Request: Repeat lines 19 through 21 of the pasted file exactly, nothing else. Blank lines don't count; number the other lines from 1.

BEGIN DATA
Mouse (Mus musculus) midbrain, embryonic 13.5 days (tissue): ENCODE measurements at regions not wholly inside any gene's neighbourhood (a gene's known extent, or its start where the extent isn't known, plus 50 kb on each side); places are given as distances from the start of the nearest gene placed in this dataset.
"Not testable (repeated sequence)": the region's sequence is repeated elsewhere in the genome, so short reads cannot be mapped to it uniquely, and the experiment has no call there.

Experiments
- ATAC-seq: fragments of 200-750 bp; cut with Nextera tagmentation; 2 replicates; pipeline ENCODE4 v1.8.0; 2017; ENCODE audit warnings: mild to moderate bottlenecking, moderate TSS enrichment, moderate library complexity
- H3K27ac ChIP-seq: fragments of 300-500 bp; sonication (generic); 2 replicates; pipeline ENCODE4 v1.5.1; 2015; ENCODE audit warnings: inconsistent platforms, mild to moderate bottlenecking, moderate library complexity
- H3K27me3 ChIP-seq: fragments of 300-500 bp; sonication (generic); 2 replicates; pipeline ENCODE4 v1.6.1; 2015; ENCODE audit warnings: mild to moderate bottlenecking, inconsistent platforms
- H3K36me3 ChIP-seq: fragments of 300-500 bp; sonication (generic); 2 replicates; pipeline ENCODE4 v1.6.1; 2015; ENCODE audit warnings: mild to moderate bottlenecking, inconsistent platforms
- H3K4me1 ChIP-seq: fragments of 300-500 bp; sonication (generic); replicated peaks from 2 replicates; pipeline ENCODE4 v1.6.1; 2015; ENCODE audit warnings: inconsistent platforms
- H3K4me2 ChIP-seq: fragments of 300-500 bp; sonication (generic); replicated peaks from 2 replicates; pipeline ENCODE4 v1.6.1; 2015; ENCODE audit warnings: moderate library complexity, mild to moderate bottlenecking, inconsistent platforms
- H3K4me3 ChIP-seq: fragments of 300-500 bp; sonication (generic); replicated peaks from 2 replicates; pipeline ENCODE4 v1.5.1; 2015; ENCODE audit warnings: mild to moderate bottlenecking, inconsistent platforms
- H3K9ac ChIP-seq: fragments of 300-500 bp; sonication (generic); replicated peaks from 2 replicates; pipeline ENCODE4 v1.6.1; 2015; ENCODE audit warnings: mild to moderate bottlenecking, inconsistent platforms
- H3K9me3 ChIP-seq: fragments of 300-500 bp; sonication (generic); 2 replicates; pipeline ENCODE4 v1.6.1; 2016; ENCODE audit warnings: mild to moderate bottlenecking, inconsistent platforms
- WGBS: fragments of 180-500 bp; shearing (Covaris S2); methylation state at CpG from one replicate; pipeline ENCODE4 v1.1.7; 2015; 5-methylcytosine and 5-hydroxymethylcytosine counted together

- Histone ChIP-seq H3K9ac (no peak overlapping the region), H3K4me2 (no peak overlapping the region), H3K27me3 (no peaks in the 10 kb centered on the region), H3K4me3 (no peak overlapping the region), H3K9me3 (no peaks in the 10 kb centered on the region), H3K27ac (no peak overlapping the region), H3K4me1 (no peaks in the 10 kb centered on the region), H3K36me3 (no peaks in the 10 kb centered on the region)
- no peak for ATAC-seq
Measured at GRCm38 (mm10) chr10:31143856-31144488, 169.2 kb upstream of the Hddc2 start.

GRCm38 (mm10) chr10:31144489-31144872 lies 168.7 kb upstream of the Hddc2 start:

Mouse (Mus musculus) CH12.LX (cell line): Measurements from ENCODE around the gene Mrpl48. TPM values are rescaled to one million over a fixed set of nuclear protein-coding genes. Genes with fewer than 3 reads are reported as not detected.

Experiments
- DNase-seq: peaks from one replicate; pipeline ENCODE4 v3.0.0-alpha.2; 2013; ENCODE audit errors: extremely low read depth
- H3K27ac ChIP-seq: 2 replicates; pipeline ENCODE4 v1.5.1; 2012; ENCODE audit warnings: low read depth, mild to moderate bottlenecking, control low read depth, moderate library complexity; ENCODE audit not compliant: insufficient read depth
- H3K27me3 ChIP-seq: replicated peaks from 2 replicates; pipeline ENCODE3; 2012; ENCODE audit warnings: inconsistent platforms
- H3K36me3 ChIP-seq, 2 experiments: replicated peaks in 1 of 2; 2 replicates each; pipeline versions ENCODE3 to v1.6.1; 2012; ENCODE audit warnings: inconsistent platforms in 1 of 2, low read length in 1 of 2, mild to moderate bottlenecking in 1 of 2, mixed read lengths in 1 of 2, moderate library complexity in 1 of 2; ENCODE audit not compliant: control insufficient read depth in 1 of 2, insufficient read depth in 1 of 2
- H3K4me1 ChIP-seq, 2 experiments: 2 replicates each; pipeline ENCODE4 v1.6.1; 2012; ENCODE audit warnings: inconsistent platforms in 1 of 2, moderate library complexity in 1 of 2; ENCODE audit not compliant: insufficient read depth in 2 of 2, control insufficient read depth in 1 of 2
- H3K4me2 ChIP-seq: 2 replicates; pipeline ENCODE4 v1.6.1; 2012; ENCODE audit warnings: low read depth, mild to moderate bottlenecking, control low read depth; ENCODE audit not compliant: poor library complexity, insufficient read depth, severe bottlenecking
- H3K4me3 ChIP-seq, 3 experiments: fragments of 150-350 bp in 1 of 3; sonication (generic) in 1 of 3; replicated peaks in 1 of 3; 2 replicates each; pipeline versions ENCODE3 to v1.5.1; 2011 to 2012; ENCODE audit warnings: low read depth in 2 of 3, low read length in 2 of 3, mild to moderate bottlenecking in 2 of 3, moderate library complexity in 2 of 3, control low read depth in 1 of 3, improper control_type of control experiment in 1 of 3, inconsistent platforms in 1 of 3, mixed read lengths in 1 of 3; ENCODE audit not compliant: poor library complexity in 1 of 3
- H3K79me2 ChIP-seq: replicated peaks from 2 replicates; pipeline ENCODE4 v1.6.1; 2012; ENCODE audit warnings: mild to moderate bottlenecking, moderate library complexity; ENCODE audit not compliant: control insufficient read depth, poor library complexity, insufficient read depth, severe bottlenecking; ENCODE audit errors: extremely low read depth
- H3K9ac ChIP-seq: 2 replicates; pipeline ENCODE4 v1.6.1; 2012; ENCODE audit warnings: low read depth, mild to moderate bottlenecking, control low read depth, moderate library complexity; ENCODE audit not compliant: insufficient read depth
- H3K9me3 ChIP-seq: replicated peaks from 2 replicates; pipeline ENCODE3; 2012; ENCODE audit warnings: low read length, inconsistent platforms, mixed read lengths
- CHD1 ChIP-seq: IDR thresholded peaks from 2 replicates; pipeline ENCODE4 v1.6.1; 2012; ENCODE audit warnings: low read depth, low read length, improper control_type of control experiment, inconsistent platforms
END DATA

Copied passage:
Experiments
- DNase-seq: peaks from one replicate; pipeline ENCODE4 v3.0.0-alpha.2; 2013; ENCODE audit errors: extremely low read depth
- H3K27ac ChIP-seq: 2 replicates; pipeline ENCODE4 v1.5.1; 2012; ENCODE audit warnings: low read depth, mild to moderate bottlenecking, control low read depth, moderate library complexity; ENCODE audit not compliant: insufficient read depth